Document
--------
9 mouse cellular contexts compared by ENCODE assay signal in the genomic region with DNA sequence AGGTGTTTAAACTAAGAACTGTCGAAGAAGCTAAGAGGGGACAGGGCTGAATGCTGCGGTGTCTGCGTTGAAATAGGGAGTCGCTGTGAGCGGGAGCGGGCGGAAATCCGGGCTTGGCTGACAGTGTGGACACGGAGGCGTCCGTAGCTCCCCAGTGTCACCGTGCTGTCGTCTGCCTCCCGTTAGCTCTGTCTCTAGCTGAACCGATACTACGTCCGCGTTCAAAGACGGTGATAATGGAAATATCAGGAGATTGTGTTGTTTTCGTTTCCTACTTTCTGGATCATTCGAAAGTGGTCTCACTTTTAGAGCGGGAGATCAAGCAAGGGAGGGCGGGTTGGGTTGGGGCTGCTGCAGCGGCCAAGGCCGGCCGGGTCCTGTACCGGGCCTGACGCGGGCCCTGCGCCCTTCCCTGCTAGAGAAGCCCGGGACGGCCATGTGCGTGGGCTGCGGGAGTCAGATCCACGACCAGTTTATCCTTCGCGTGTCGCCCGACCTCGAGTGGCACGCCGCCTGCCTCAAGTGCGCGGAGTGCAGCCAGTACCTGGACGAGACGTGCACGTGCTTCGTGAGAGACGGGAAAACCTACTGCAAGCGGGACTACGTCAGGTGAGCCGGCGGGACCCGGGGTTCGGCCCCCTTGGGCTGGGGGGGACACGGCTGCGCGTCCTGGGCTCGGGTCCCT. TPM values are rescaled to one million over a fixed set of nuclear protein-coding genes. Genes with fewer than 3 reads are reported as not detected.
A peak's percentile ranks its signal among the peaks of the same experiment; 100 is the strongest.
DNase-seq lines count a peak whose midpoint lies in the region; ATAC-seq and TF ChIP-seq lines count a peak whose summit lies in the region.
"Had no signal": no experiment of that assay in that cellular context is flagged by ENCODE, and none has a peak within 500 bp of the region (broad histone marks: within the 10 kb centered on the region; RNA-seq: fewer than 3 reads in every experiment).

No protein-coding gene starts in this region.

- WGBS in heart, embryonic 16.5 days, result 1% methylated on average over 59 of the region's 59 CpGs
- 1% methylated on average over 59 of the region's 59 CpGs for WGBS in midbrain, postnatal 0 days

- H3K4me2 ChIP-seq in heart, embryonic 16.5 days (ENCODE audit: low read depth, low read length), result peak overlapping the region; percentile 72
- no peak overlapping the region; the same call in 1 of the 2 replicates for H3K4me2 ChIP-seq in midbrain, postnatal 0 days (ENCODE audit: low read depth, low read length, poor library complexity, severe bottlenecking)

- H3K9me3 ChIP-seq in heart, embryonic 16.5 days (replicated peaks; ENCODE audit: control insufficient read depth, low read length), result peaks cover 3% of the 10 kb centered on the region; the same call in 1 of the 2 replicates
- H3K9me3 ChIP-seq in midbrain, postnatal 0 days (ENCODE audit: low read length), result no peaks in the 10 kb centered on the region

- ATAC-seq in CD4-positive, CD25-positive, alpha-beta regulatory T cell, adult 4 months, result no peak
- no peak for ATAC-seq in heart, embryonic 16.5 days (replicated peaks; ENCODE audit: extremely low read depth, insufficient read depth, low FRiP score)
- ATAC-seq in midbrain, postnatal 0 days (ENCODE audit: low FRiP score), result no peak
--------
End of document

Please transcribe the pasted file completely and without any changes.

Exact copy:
9 mouse cellular contexts compared by ENCODE assay signal in the genomic region with DNA sequence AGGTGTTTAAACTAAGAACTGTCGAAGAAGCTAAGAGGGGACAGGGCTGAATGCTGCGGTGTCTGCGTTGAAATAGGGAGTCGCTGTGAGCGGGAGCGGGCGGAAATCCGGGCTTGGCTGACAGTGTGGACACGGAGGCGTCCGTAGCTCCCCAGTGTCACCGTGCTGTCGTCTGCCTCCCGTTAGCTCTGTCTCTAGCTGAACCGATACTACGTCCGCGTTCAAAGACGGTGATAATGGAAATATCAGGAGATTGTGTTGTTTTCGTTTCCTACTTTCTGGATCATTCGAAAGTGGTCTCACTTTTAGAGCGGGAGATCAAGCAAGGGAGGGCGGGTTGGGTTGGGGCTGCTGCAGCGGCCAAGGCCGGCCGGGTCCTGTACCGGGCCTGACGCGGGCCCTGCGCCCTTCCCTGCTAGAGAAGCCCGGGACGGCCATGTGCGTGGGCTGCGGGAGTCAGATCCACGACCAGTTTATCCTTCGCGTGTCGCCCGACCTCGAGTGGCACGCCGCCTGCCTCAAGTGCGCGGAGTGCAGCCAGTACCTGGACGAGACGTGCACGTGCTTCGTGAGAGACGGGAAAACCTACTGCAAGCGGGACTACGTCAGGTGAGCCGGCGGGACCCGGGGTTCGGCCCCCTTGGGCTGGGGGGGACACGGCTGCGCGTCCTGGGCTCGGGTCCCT. TPM values are rescaled to one million over a fixed set of nuclear protein-coding genes. Genes with fewer than 3 reads are reported as not detected.
A peak's percentile ranks its signal among the peaks of the same experiment; 100 is the strongest.
DNase-seq lines count a peak whose midpoint lies in the region; ATAC-seq and TF ChIP-seq lines count a peak whose summit lies in the region.
"Had no signal": no experiment of that assay in that cellular context is flagged by ENCODE, and none has a peak within 500 bp of the region (broad histone marks: within the 10 kb centered on the region; RNA-seq: fewer than 3 reads in every experiment).

No protein-coding gene starts in this region.

- WGBS in heart, embryonic 16.5 days, result 1% methylated on average over 59 of the region's 59 CpGs
- 1% methylated on average over 59 of the region's 59 CpGs for WGBS in midbrain, postnatal 0 days

- H3K4me2 ChIP-seq in heart, embryonic 16.5 days (ENCODE audit: low read depth, low read length), result peak overlapping the region; percentile 72
- no peak overlapping the region; the same call in 1 of the 2 replicates for H3K4me2 ChIP-seq in midbrain, postnatal 0 days (ENCODE audit: low read depth, low read length, poor library complexity, severe bottlenecking)

- H3K9me3 ChIP-seq in heart, embryonic 16.5 days (replicated peaks; ENCODE audit: control insufficient read depth, low read length), result peaks cover 3% of the 10 kb centered on the region; the same call in 1 of the 2 replicates
- H3K9me3 ChIP-seq in midbrain, postnatal 0 days (ENCODE audit: low read length), result no peaks in the 10 kb centered on the region

- ATAC-seq in CD4-positive, CD25-positive, alpha-beta regulatory T cell, adult 4 months, result no peak
- no peak for ATAC-seq in heart, embryonic 16.5 days (replicated peaks; ENCODE audit: extremely low read depth, insufficient read depth, low FRiP score)
- ATAC-seq in midbrain, postnatal 0 days (ENCODE audit: low FRiP score), result no peak